Have you ever experienced a sharp stabbing pain in your chest that got worse when you took a deep breath? Or a “stitch” in your ribs? You may have experienced a condition called costochondritis. Although this may sound like a mouthful—the word is easy to decipher when it is broken down to its two root words and suffix. “Costo” refers to rib, and “chondro” refers to cartilage. The suffix “itis” refers to an inflammation process. So, we have an inflammation of the rib and cartilage area of the chest.
Costochondritis is a harmless but painful condition that is often diagnosed when other more serious conditions, such as heart attack and pleurisy, are ruled out.
Symptoms of costochondritis usually include sharp pain near the area where the rib joins cartilage near the sternum or breastbone. Coughing, taking a deep breath, excessive twisting or strain to the rib cage may cause pain to worsen. The painful area is usually very tender to touch.
The cause of costochondritis is often idiopathic, meaning unknown. Sometimes it can happen after trauma, such as a car accident in which the steering wheel impacts the sternum or the seat belt cuts across the chest. In other cases, the condition may start after a bad cold that is accompanied by excessive coughing. Still in other situations, a person may have some back spasms or midback pain and then develop rib pain.
The mechanics of rib function can shed some light on costochondritis. First, let’s start with some anatomy. Both men and women have 12 pair of ribs. The top 7 pairs attach in back to the spine in an interesting way. Each rib forms a joint with two vertebrae. The rib then bows around the side of the body and forms a junction with cartilage that then joins the rib to the breastbone. If you run your fingers down the center of your sternum, starting just below the space between your collarbones, you can get an idea how much of your chest is protected by the rib cage.
Now slide your fingertips about an inch to either side of the center of the sternum and run your fingers down vertically. You will feel bumps and indentations as you travel down the junctions between rib, cartilage and the edge of the sternum. When you get to the bottom of the sternum the ribs form upside down. It is at this point that the 8th, 9th and 10th ribs attach not to the sternum but instead to cartilage. These ribs are therefore more flexible and can more easily become problematic. The last 2 ribs (11th and 12th) still are attached to the spine like the other 10 pairs, but they don’t attach to the front at all. They are therefore called floating ribs.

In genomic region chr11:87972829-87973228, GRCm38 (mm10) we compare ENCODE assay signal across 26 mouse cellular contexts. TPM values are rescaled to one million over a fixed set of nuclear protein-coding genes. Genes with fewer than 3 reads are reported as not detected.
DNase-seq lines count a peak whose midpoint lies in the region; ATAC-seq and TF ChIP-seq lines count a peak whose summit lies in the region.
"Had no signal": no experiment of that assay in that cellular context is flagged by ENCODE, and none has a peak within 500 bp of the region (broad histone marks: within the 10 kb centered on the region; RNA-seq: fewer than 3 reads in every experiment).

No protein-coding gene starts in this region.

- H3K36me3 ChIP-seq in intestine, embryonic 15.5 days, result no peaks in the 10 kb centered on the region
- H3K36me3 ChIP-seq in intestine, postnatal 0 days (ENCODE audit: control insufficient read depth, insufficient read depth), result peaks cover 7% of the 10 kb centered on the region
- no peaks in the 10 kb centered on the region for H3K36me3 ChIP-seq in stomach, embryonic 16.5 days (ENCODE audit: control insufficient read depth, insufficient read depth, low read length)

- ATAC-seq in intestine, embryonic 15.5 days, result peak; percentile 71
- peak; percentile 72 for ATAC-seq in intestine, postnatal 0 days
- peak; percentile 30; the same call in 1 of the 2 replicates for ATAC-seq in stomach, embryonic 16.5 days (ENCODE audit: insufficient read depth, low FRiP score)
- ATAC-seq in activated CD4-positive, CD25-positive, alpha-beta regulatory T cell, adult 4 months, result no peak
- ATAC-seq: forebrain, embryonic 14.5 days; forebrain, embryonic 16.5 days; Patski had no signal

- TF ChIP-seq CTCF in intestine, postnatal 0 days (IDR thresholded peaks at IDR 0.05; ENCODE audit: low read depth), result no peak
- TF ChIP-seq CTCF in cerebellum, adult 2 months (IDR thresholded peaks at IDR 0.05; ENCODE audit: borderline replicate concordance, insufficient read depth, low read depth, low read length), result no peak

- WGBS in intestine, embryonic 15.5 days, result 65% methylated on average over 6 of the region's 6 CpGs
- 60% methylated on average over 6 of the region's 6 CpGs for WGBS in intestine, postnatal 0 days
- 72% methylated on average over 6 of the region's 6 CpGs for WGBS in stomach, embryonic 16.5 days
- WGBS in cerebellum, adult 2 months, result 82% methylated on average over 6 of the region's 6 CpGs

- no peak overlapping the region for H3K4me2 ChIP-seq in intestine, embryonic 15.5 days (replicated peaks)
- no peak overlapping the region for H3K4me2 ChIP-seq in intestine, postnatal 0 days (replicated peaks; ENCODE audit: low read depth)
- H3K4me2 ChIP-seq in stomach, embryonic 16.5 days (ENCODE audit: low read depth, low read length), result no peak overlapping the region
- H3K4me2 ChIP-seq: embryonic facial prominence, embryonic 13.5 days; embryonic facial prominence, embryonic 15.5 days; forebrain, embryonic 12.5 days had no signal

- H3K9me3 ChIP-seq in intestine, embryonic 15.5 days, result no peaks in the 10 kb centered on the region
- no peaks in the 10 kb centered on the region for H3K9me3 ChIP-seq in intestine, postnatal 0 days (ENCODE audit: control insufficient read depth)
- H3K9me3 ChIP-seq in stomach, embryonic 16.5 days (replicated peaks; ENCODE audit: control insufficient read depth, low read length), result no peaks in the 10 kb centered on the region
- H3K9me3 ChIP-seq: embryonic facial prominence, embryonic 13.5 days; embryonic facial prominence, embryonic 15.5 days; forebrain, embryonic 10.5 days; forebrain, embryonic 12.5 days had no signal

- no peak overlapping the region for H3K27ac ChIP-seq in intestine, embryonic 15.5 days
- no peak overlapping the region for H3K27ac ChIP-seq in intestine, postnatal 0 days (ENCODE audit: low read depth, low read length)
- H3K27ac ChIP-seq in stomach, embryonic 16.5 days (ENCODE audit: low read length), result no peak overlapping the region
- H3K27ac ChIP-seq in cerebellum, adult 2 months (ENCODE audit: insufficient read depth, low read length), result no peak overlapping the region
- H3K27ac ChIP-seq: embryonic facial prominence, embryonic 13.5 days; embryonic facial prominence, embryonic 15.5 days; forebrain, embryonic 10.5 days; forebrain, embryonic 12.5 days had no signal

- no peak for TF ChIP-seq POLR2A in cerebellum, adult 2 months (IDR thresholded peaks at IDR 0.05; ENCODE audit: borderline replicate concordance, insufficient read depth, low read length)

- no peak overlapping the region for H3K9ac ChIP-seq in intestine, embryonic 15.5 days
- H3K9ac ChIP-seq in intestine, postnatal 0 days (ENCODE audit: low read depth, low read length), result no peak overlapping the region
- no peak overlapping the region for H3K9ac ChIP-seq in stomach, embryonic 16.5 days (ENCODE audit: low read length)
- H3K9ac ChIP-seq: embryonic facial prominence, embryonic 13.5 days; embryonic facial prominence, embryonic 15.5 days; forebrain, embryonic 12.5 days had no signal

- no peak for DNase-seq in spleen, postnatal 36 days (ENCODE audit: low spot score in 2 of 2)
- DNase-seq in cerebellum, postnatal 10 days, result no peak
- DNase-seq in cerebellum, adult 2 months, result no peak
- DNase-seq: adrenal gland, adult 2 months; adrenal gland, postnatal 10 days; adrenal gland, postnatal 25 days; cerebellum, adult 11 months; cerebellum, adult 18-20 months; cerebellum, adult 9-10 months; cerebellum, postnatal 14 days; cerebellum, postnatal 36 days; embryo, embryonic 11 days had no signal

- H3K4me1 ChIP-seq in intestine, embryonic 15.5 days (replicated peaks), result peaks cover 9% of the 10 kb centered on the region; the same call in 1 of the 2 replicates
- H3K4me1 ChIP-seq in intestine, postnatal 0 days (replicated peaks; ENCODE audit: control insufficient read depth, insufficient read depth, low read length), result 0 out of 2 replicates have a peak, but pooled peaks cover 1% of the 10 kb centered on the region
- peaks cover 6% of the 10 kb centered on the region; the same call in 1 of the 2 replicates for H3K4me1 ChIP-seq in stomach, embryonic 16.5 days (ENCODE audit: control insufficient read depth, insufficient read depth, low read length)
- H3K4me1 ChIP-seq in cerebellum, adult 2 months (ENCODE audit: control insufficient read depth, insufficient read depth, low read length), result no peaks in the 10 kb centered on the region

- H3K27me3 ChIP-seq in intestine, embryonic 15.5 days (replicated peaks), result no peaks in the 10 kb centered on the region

In clinical practice, it isn’t unusual to find restrictions around these floating ribs as the source of side stitches in running. One possible explanation is that the rotation of the trunk involved in running can irritate the muscle and fascia around the ribs if they are restricted from moving freely, causing pain.
Between each rib are 3 layers of muscles that form a weave. They control rib movement as you breathe in and out. Costochondritis appears to be related to dysfunction in the normal movement of the rib that causes it to be less mobile. This is why deep breathing or other activities that cause the ribs to move may be painful. Often, this imbalance can be seen in the mirror in that the rib cage looks different when comparing left and right sides. Although many people have asymmetrical rib cages, not all have rib pain. Typically, rib pain will occur if the imbalance is a recent event.
To treat costochondritis, traditional physical therapists use ultrasound and heat to reduce the inflammation. This procedure does have some success. To speed recovery, however, a manual physical therapist trained in the specialized area of ribs can normalize rib function and mobility and reduce pain by using gentle hands-on techniques. Remember that because all ribs are attached to the thoracic spine in back, any problem with this midback area can lead to compensations in the rib cage. It is important to know that this sometimes chronic condition in many cases can be successfully treated.